Communism is when the government owns the means of production and again, the capitalist shareholding class is abolished. We are certainly not communist.

          Fascism is when the government controls industry through coercion of the capitalist, shareholding class. We’re not fascist either.

          What we have is the capitalist shareholding class controlling government. Crony capitalism or maybe neoliberalism might be a decent term.

        • Steve says:


          Based on your definitions, we are not far from Fascism. I would argue Government does control a very large part of industry via overbearing regulations and taxes.

          Regardless we are NOT capitalistic anymore. Maybe small pockets. Too many corporate rent seekers via even more directed regulations.

          Cesspool is a term I prefer. But would not disagree with your assessment either. Not sure the swamp is drainable.

        • Kent says:

          Thoughtful replies to both of my responses to your posts Steve. Thanks.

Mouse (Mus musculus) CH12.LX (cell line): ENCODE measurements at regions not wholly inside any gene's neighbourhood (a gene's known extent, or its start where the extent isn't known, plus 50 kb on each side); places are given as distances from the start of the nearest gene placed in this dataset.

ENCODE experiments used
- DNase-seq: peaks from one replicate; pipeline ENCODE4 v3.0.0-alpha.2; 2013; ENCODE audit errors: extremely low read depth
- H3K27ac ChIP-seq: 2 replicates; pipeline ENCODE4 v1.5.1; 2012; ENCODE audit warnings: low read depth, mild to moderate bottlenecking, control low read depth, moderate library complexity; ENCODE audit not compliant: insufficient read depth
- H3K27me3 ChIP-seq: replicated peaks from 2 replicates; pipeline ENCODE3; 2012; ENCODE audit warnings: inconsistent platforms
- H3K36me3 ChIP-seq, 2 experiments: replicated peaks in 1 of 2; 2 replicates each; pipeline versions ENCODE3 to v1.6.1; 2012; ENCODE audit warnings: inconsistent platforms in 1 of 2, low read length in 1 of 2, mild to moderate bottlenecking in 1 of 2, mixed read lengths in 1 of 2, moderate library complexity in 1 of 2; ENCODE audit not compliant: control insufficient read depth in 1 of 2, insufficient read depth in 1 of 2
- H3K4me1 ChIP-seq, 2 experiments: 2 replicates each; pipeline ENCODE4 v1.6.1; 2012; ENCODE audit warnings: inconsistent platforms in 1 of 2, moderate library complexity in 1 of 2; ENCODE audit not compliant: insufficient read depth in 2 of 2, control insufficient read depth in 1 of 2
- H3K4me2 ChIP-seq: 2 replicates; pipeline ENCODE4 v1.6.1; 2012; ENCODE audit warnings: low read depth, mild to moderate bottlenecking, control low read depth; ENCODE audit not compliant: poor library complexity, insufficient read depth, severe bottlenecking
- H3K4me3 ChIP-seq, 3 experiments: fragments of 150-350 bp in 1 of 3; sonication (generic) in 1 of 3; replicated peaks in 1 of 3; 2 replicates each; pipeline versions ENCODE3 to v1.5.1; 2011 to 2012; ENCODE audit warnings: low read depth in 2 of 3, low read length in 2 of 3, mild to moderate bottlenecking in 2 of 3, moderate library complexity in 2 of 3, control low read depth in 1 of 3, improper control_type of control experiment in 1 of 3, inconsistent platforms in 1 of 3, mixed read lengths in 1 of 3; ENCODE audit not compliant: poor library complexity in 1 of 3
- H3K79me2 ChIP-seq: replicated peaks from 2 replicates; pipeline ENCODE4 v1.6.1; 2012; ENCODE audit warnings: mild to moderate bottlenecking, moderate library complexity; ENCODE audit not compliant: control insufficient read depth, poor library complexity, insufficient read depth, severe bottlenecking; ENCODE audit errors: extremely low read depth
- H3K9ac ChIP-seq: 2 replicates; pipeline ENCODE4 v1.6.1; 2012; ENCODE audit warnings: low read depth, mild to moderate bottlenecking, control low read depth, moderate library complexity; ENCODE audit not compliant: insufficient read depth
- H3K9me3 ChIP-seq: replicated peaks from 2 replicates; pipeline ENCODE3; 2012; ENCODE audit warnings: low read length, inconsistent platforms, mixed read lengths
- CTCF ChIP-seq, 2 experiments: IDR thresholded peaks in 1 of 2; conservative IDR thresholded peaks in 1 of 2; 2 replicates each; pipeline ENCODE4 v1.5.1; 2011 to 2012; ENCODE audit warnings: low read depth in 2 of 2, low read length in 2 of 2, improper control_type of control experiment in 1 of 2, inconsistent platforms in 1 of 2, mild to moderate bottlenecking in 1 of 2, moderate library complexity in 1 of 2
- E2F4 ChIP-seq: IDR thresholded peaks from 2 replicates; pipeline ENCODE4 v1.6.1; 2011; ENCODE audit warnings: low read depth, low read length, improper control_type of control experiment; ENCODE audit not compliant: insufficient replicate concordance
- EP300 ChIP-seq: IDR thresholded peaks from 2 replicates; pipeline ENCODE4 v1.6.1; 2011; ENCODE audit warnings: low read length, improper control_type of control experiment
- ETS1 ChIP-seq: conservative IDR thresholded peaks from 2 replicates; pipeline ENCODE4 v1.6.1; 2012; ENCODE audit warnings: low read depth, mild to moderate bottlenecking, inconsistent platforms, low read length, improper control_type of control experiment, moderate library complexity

• nick kelly says:

          There are degrees of everything including ‘socialism’.

          Moving left on the spectrum: the coalition of the Russian Socialists and Peasant’s Party lead by Kerensky were overthrown by a tiny ruthless faction, the Bolsheviks.

          But there were open factions within Bolshevism until Lenin ordered them to dissolve.
          A far- left Bolshevik might object to personal ownership of ANYTHING, with just maybe an exception for tooth brushes.
          One mantra: ‘property is theft’ (Bakunin?)

          The variety of socialism where private means of production are banned and ‘owned’ by the workers is called ‘communism’.

          Most people and parties today calling themselves ‘socialist’ have disavowed this formula, largely because of its failure to produce enough ‘pie’ to divide up and it has turned out to be an ideal means to legitimize dictatorship.

          Sweden is a hybrid, usually called socialist, where private business creates wealth but the state evens out its distribution.

          ‘Dictatorship of the proletariat’ has in practice turned out to be dictatorship of at best the nomenklatura, the Soviet ruling clique, or worst, Stalin.

          With the exception of actual religion proper, (Communism is often referred to as the archetype of a secular religion) the feuds between different brands of socialism are among the most bitter known to humans of the same race.

          The poster demon is the one between the National Socialist German Workers Party and the German Communists.